These dishes are not so much Spanish dishes as dishes inspired by Spain. This is the kind of food I eat at home all the time, especially in warmer weather. I love the intensity of flavour in these recipes but equally I love their freshness and vibrancy.
Grilled calamari with dried black olives, chilli and almonds
Something magical happens when you barbecue calamari - the smell is so evocative it makes me immediately hungry. The trick is to cook it on a hot grill but not for too long, as it will toughen quickly. The dressing is so punchy and vibrant, full of spicy flavours but balanced with acidity and the lusciousness of the goat's curd, which all goes so well with the charred squid.
1 clove of garlic
1 lemon, half the zest and all the juice
30ml sherry vinegar
2 green chillies sliced in rings, seeds in
80ml virgin olive oil plus extra for grilling
120g dried salted black olives, pitted (about 80g pitted weight)
1.2kg whole calamari, once cleaned you should have about 650g of tubes, wings and tentacles (your fishmonger can do this for you or you can buy it cleaned)
Freshly ground black pepper
3 tspn ground cumin
8 tomatoes from recipe far right
100g goat's curd
2 sprigs of mint, picked
60g well-toasted blanched almonds, split in half
1. Preheat griddle pan to smoking hot or use the barbecue. To make the dressing, grate the clove of garlic on a Microplane into a medium bowl, add some salt, half the lemon zest, all the lemon juice, sherry vinegar, green chilli and oil and mix. Allow to sit for 5 minutes then tear the olives and add to the dressing, taste for balance.
2. Leaving the wings attached, cut the hoods of the calamari open by placing your knife inside and slicing open down one edge. Make score marks across the hood on the inside in repetitive lines all the way down. Skewer the hoods lengthways with metal skewers to keep the calamari flat while cooking.
3. Season with salt, pepper and cumin and coat with oil. Grill for 2½ minutes each side and cook the tentacles also for about 5 minutes in total.
4. Once cooked, remove the skewers and slice the calamari, toss in a bowl with a little of the dressing. Transfer calamari to a serving plate, tear some tomatoes and scatter them over the calamari, dollop
with the goat's curd, spoon more dressing and scatter torn mint leaves and almonds over.
Tip: It's worth seeking out dried olives, but you could use black olives instead.
Serves 6 as a starter
Seared scotch fillet with ricotta, white anchovies and a parsley, radish and shallot salad
This really is one of my favourite ways of eating steak. The charry steak is offset by the richness of the ricotta, the vinegared anchovies and the peppery radish. Make sure to get your griddle pan really hot to get some good colour on the steaks, and if your smoke detector is as sensitive as mine, the barbecue is probably a better bet.
2 x 200g pieces of scotch fillet at room temperature
Freshly ground black pepper
Olive oil for dressing the steak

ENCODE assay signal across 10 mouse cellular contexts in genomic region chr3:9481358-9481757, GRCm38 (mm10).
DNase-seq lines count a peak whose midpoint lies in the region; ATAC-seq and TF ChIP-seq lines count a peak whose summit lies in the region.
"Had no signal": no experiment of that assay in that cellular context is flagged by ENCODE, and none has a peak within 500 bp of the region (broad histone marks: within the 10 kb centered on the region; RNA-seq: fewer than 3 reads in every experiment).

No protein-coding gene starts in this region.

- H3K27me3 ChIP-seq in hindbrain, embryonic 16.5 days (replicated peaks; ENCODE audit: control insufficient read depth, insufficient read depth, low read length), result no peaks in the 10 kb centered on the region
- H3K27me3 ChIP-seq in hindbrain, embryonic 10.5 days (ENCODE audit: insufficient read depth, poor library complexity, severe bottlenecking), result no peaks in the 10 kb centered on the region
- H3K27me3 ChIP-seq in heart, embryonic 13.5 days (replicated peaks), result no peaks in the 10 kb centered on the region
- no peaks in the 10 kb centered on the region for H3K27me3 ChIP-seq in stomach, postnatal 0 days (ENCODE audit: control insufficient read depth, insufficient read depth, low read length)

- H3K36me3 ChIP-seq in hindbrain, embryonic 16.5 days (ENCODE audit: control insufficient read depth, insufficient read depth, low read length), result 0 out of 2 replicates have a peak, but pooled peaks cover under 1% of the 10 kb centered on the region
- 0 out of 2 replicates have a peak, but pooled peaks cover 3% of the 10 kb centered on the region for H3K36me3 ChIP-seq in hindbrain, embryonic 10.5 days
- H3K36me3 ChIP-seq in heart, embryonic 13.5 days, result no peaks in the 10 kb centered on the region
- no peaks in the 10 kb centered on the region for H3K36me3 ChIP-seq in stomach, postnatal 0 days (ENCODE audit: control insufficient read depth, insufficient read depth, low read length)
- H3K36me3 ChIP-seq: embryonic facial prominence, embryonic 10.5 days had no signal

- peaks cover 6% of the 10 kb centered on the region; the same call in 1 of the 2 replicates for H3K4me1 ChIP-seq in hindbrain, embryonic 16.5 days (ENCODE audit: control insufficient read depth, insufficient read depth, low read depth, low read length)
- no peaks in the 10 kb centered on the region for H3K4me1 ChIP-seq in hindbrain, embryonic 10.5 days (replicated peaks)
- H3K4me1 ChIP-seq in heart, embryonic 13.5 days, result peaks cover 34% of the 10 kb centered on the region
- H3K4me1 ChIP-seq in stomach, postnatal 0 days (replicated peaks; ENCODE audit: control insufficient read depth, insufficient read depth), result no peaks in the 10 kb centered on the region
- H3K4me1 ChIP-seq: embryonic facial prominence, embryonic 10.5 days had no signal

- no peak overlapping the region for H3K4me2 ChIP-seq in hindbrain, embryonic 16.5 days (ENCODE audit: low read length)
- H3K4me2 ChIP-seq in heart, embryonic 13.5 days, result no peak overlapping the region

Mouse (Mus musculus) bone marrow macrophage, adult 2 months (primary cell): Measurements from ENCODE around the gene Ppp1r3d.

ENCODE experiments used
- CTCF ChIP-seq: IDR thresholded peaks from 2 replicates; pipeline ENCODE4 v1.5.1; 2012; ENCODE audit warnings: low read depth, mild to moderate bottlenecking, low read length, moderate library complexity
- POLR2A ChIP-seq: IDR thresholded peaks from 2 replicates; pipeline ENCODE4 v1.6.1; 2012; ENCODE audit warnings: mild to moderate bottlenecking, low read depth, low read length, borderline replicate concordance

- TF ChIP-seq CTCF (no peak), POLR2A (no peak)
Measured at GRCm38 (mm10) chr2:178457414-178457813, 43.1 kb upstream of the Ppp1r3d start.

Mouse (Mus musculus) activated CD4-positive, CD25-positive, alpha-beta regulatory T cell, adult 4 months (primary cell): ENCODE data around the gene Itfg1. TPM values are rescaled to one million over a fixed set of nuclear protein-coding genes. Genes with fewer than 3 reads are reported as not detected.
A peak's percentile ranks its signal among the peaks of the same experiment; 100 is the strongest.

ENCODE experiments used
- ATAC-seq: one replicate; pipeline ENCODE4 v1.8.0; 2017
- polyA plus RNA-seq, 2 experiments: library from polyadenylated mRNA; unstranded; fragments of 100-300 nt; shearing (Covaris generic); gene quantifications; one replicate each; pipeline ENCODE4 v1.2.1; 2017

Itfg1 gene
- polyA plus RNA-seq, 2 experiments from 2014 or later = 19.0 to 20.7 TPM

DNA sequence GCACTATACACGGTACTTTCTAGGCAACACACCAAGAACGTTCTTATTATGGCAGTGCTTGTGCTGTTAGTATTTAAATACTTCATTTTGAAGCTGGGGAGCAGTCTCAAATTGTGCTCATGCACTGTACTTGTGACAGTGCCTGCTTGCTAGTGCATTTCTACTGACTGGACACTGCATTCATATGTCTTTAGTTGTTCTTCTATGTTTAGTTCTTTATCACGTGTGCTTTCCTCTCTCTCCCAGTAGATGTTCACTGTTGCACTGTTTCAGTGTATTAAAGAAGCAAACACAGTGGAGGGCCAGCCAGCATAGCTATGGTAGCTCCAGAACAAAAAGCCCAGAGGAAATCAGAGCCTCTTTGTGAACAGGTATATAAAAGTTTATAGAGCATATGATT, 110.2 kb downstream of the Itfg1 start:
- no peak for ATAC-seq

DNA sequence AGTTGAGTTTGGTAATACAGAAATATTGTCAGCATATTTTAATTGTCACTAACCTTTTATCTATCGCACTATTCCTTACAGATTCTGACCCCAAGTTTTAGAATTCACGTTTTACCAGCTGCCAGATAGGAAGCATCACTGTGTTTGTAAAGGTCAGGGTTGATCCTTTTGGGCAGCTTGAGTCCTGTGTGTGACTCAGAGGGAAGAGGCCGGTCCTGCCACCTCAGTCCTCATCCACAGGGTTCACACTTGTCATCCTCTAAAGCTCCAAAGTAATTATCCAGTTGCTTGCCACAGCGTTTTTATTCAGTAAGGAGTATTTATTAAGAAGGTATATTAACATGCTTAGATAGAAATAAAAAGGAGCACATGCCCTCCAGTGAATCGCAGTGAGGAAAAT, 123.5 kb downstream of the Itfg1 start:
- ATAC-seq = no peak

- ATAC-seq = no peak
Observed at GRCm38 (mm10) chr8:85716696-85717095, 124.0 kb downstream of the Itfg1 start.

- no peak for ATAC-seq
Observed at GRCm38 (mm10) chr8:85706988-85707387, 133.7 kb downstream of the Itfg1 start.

1 large shallot, sliced finely
2 pinches of castor or brown sugar
2 pinches of cumin powder
1 tbsp sherry vinegar
¼ bunch of continental parsley, picked
6 small radishes, finely sliced
50ml peppery virgin olive oil
6 white anchovies (white anchovies or Boquerones are anchovies that have been preserved in vinegar rather than the more familiar salt cure).
100g fresh ricotta
1. Preheat a griddle plate to smoking hot.
2. Season the steak with salt and pepper and rub with a little oil.
3. In a bowl add the shallot, sugar, cumin and a pinch of salt, mix with your fingers. Allow the shallot to soften for 2 minutes then add the vinegar, parsley, radish and 50ml of oil and toss through.
4. Sear the steak for 2½ minutes on each side to cook medium-rare to medium. Rest for a few minutes.
5. To plate, lay the anchovies over each steak, crumble ricotta on top and serve the parsley salad on the side.
Drink: Mencia - a fragrant, earthy and rose-petal-tinged red from northern Spain.
Slow-roasted tomatoes with paprika and oregano
These tomato gems need a little preparation, but once done they're great to bring a Spanish touch to all sorts of dishes. Tip into a grain salad with herbs and yoghurt or a simple salad of cucumber and lemon juice with seared or baked fish. You can serve the tomatoes at room temperature with a splash of sherry vinegar, some manchego cheese, a few olives and some crusty bread.
2kg ripe Roma tomatoes, hard skin from the stem removed and a cross scored in the stem end
6 cloves of garlic, finely sliced - a mandolin is ideal
½ bunch of fresh oregano, picked and chopped
½ bunch of thyme, picked
4 tspn cumin
3 tspn smoked paprika
150ml virgin olive oil
3 tbsp castor sugar
3 tbsp flaked salt
Freshly ground black pepper
1. Preheat the oven to 120C.
2. Line two trays with baking paper.
3. Bring a large pot of water to the boil. In batches, blanch the tomatoes for 1 minute (or until the skin starts to separate from the flesh) then plunge into cold water. Slip the skins off, slice in half and press out and discard about half of the seeds, place in a bowl with the remaining ingredients and toss well to combine.
4. Place tomatoes cut side down on a baking tray, pouring the liquid over the top, and roast for 4 hours. Allow to cool fully on the baking tray to help preserve the shape.
Tip: You can layer the tomatoes in a wide-mouthed jar, pour over a little olive oil blended with vegetable oil (about half-half, which stops the oil solidifying) and pop into the fridge. They will keep for about 3 weeks.
Drink: Young, unoaked tempranillo.